Just so you know: this zombie book is more than a zombie book: it’s a full-on zombie-dystopian-love story. And that makes it totally and completely awesome.
The basic plot: Mary’s village is isolated in the forest. As far as they know, everyone was killed after the Return, and they’re the only people left alive. They’re surrounded by the Unconsecrated, who are a constant threat in the lives of the villagers. Mary’s mostly happy there, except for her unfulfilled dreams of seeing the ocean, brought on by her mother’s stories. The setup for the story is slowish; after Mary’s mother is infected, and later released into the forest, Mary spends many chapters restless in the service of the Sisterhood, the religious sect that evolved in this village. She also falls in love with a boy she’s not supposed to; he’s betrothed (and betrothal always leads to marriage) to her best friend. About halfway through the book, the story starts to pick up. And once the story gets going, though — there’s a breach in the village’s fence, and the Unconsecrated attack, but Mary and a few others get away — it really gets going. Ryan does intensity incredibly well, especially since the book is anything but gory. There are moments when the action is so tense and suspenseful that it’s impossible to put the book down: you have to know what’s going to happen next.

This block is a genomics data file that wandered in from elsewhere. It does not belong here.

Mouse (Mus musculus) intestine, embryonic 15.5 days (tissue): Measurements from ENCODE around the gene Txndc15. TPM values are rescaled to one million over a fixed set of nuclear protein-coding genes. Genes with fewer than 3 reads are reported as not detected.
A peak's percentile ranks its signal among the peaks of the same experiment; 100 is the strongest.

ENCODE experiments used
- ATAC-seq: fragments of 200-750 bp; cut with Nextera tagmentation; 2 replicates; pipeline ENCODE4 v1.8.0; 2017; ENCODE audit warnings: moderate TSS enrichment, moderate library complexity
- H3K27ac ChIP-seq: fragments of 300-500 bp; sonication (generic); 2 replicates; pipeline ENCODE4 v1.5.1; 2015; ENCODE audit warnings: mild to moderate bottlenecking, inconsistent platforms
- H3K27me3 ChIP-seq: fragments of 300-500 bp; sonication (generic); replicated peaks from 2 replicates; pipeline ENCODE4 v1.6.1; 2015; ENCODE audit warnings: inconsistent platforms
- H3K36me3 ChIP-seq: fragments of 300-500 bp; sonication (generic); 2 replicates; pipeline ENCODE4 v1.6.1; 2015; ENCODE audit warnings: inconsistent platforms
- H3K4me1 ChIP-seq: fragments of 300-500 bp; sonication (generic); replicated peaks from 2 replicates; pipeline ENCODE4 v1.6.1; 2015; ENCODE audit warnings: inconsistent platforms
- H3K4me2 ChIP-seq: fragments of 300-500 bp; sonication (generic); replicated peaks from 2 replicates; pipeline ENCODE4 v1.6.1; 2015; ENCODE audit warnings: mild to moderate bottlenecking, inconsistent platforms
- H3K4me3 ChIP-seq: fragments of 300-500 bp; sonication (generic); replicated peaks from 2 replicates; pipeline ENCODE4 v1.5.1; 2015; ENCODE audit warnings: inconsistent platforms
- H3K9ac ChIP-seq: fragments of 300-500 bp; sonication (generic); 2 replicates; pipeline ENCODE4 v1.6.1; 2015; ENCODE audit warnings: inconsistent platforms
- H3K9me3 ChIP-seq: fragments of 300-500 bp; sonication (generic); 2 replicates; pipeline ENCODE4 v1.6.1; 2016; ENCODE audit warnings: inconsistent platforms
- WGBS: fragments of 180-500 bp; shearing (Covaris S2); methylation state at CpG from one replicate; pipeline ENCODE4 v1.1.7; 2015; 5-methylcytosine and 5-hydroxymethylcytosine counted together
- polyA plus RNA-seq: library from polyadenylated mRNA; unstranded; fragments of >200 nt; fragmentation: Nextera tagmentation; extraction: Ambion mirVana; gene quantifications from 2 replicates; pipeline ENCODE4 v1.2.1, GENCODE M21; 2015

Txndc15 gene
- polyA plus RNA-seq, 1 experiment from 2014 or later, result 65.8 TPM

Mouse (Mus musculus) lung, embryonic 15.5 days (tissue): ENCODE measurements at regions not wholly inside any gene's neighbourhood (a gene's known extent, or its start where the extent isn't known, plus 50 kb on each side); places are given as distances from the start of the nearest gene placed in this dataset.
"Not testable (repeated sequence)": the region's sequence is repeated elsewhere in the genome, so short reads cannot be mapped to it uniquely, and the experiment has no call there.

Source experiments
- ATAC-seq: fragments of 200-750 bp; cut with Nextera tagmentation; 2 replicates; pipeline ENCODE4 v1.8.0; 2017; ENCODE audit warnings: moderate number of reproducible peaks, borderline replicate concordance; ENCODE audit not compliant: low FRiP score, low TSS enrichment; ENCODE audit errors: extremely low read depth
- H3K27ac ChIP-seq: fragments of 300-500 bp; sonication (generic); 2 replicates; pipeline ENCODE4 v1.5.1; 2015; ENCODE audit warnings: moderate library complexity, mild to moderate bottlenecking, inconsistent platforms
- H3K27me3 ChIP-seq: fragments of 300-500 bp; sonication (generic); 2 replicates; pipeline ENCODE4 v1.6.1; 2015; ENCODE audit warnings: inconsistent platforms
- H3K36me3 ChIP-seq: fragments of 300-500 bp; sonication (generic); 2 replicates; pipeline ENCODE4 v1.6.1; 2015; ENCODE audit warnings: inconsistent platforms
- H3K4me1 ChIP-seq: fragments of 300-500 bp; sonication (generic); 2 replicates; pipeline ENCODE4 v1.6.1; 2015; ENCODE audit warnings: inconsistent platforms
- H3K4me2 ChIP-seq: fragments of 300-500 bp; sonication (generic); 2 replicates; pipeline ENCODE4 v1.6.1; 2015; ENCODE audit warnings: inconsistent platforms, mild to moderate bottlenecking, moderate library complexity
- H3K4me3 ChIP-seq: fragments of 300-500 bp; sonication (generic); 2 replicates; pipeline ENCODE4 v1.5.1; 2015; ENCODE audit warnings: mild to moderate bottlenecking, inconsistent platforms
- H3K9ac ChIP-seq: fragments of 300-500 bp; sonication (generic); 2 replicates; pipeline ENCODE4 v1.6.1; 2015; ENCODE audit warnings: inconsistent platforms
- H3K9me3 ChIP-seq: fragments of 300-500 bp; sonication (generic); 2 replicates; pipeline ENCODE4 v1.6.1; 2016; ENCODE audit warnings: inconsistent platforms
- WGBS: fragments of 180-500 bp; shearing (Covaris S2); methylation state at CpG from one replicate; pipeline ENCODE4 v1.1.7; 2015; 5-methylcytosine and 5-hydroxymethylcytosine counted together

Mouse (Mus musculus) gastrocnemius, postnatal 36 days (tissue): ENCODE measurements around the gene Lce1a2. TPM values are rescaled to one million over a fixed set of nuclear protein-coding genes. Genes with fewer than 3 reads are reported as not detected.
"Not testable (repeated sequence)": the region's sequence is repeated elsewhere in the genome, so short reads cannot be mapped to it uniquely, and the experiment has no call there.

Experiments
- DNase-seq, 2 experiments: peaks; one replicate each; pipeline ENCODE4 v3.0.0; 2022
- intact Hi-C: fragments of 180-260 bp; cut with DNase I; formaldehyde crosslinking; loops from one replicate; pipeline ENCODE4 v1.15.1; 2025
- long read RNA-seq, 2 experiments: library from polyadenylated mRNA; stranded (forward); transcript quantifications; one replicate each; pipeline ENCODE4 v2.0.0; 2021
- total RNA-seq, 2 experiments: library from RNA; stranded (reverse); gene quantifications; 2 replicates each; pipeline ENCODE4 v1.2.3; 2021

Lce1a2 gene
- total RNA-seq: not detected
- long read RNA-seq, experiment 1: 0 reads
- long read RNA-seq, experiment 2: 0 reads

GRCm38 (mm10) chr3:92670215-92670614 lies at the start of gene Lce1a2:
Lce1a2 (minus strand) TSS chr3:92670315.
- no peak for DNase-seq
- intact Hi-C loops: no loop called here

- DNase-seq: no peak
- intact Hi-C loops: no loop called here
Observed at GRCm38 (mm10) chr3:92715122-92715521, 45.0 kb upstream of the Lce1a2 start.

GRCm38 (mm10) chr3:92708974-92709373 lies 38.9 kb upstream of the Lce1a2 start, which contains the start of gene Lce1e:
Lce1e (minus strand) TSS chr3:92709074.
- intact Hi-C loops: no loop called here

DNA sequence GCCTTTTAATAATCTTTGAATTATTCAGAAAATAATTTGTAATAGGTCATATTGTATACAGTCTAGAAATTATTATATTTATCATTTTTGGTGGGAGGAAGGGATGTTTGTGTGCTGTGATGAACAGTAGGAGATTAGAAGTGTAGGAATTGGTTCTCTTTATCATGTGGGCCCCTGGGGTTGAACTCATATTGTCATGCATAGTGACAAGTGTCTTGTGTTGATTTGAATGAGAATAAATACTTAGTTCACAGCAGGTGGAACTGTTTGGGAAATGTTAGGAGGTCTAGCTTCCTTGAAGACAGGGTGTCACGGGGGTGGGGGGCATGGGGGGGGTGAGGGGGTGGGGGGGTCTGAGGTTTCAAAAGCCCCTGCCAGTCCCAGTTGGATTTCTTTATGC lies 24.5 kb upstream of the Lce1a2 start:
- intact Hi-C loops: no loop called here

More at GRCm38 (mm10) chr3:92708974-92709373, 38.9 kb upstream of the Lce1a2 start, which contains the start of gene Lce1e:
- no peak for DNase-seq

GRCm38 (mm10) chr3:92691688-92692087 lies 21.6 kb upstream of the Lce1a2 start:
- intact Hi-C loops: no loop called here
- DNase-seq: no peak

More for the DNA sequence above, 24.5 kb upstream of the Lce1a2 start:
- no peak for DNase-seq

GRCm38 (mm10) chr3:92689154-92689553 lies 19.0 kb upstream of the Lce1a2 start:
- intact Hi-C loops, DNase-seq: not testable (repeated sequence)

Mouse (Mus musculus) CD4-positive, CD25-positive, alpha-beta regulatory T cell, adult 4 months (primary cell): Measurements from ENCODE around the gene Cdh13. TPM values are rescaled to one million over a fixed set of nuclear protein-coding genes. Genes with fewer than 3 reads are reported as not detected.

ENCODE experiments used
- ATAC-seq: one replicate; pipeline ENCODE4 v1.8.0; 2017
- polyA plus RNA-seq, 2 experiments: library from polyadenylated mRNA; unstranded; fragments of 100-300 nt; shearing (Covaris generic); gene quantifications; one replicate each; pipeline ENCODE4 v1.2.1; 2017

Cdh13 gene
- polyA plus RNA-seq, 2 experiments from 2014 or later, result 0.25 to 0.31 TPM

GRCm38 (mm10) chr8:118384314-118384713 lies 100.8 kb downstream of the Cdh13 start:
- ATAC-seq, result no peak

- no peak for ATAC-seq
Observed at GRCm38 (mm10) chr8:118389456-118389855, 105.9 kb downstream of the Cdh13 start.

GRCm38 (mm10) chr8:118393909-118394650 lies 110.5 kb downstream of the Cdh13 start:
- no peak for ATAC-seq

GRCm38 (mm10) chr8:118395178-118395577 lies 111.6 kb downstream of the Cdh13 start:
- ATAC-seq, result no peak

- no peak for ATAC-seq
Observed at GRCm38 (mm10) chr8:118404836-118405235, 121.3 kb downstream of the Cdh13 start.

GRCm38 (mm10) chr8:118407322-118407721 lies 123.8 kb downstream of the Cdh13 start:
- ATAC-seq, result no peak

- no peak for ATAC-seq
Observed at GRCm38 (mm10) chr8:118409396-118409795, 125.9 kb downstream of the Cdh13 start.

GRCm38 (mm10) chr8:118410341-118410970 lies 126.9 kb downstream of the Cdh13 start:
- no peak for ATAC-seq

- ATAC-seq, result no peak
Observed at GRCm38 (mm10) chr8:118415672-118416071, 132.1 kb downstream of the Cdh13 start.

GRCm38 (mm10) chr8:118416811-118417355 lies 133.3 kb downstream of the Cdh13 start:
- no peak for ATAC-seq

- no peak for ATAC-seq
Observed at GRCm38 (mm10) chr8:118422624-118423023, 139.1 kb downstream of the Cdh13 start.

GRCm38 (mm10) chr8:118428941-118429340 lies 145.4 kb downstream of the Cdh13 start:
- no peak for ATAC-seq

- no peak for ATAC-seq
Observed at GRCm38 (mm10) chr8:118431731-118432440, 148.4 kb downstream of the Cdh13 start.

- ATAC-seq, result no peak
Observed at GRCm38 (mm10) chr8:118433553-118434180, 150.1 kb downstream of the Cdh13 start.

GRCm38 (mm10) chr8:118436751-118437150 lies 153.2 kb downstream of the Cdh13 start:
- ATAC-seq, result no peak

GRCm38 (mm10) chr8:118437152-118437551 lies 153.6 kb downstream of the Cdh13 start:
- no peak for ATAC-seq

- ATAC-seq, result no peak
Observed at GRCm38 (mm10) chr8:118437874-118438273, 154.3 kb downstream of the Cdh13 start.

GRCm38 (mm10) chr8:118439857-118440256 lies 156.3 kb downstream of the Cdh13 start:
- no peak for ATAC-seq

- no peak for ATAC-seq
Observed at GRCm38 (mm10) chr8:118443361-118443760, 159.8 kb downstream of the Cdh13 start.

The other thing that Ryan does exceptionally well is desire: Mary’s palpable desire for answers to her unspoken questions, for a life that is more than what the Sisterhood doles out for them in the villages. That’s not her only desire; her love for her best friend’s betrothed literally leaps off the page in a way I haven’t seen since Twilight. (Which may or may not be a good thing, depending on what you think of Twilight.)
It is true that the story, while it is mostly self-contained, peters out at the end. But, it’s also the first of a trilogy, so that can be forgiven. Besides, how could you not want to read a zombie-dystopian-love story?
Rated: Mild, mostly because of intensity.